A superconductor is a material that can conduct electricity without resistance below a superconducting transition temperature, Tc. The highest Tc that has been achieved to date is in the copper oxide system1: 133 kelvin at ambient pressure2 and 164 kelvin at high pressures3. As the nature of superconductivity in these materials is still not fully understood (they are not conventional superconductors), the prospects for achieving still higher transition temperatures by this route are not clear. In contrast, the Bardeen–Cooper–Schrieffer theory of conventional superconductivity gives a guide for achieving high Tc with no theoretical upper bound—all that is needed is a favourable combination of high-frequency phonons, strong electron–phonon coupling, and a high density of states4. These conditions can in principle be fulfilled for metallic hydrogen and covalent compounds dominated by hydrogen5, 6, as hydrogen atoms provide the necessary high-frequency phonon modes as well as the strong electron–phonon coupling. Numerous calculations support this idea and have predicted transition temperatures in the range 50–235 kelvin for many hydrides7, but only a moderate Tc of 17 kelvin has been observed experimentally8. Here we investigate sulfur hydride9, where a Tc of 80 kelvin has been predicted10. We find that this system transforms to a metal at a pressure of approximately 90 gigapascals. On cooling, we see signatures of superconductivity: a sharp drop of the resistivity to zero and a decrease of the transition temperature with magnetic field, with magnetic susceptibility measurements confirming a Tc of 203 kelvin. Moreover, a pronounced isotope shift of Tc in sulfur deuteride is suggestive of an electron–phonon mechanism of superconductivity that is consistent with the Bardeen–Cooper–Schrieffer scenario. We argue that the phase responsible for high-Tc superconductivity in this system is likely to be H3S, formed from H2S by decomposition under pressure. These findings raise hope for the prospects for achieving room-temperature superconductivity in other hydrogen-based materials.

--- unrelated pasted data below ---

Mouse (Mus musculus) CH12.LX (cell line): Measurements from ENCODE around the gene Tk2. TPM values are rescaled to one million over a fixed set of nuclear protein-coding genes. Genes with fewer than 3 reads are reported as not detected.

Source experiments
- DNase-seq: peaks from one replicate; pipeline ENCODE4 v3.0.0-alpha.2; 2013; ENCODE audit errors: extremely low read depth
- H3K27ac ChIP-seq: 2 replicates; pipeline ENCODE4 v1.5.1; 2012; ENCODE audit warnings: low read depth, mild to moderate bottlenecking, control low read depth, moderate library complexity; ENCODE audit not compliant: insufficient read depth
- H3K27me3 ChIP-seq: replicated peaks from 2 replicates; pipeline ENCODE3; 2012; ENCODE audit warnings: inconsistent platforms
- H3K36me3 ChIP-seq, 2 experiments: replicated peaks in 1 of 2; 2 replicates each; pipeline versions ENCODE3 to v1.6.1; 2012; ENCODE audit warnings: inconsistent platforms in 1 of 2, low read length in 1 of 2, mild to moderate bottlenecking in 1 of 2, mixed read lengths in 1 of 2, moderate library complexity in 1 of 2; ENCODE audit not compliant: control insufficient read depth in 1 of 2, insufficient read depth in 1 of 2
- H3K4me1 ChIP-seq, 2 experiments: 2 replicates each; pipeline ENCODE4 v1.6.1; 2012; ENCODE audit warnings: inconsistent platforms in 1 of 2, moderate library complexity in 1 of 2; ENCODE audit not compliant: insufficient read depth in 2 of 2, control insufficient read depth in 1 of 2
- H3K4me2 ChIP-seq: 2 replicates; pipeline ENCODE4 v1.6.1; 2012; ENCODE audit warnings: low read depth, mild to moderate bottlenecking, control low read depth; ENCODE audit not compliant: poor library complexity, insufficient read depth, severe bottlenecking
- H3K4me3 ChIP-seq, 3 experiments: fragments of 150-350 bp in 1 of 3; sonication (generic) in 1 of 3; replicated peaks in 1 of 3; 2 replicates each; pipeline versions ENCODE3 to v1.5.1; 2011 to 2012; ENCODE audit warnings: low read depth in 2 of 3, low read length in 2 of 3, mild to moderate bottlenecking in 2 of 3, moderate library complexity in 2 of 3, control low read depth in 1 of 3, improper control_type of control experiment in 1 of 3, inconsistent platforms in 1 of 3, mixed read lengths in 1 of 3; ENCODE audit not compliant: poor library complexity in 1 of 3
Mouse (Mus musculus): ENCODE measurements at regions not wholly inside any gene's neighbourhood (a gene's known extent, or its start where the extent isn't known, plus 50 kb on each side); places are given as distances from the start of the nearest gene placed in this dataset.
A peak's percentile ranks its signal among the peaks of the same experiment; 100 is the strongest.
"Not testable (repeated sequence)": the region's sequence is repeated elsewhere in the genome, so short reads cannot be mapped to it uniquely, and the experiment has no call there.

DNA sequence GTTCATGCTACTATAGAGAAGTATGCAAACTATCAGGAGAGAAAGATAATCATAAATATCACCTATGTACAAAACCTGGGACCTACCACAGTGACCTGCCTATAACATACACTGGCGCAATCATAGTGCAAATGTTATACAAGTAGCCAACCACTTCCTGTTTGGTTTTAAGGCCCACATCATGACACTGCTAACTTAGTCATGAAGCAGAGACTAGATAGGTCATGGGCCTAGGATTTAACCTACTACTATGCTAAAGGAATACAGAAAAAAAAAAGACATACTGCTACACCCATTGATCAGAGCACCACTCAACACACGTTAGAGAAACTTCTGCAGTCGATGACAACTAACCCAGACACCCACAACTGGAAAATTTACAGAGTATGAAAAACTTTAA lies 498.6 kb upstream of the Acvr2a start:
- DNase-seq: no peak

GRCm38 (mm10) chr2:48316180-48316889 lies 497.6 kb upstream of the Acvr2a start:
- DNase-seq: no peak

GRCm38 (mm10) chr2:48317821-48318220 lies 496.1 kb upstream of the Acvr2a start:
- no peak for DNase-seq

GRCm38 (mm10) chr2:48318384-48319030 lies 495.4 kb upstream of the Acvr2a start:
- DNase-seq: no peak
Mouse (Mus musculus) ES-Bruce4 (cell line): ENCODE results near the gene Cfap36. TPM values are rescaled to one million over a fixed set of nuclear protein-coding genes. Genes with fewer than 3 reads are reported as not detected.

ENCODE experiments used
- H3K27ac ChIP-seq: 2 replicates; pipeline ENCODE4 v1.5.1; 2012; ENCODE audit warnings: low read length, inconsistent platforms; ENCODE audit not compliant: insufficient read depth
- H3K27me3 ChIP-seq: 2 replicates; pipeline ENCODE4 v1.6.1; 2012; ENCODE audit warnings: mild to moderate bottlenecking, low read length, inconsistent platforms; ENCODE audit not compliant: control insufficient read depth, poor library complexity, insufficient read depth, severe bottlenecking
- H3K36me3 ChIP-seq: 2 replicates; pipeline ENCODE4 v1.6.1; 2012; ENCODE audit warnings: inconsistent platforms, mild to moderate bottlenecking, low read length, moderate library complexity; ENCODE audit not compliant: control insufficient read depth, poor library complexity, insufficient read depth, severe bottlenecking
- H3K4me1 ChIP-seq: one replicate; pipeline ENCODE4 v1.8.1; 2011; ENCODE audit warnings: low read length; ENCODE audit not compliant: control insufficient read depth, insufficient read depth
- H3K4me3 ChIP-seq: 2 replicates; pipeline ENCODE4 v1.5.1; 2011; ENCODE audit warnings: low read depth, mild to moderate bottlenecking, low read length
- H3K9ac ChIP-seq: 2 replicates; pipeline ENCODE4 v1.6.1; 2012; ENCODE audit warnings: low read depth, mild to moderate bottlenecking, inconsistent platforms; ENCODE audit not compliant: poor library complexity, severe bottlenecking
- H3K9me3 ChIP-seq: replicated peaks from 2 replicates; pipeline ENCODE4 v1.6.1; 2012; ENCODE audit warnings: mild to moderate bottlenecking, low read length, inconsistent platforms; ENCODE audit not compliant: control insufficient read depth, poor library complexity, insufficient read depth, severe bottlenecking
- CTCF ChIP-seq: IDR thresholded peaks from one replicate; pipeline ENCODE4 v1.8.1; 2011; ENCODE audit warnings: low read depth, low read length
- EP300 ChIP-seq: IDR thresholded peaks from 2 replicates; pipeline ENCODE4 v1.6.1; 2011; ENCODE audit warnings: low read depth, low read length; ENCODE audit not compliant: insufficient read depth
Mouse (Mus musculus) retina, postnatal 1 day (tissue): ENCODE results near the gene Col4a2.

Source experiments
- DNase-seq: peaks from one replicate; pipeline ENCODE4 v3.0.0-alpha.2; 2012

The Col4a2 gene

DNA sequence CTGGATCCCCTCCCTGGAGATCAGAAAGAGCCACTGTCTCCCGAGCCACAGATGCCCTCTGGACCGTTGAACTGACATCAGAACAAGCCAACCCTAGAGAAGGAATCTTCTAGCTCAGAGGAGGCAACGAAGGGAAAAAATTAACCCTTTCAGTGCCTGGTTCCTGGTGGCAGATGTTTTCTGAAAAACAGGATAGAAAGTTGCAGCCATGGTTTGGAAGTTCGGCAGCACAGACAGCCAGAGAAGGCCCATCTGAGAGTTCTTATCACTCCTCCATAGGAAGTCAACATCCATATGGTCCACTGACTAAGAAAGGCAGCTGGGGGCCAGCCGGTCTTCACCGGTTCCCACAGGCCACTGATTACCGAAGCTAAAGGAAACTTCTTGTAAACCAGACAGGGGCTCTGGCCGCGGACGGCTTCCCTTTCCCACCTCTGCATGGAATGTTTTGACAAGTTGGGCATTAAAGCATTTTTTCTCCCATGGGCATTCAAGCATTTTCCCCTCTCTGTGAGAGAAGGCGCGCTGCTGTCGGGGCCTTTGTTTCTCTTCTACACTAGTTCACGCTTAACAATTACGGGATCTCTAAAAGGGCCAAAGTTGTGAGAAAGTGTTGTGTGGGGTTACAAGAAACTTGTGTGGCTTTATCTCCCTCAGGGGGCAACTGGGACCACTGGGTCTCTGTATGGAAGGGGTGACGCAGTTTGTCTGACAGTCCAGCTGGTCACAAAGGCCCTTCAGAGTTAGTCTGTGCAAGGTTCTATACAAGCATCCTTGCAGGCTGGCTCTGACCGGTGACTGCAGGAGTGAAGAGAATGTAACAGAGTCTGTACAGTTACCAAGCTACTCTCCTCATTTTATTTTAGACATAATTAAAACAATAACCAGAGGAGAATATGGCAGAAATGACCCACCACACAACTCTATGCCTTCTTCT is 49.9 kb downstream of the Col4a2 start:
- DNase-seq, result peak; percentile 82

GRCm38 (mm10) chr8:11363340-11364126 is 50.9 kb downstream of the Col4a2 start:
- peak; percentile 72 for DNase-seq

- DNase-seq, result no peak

At a glance
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Extended data figures and tables
Extended Data Figures
- Extended Data Figure 1: Raman spectra of sulfur hydride at different pressures. (494 KB)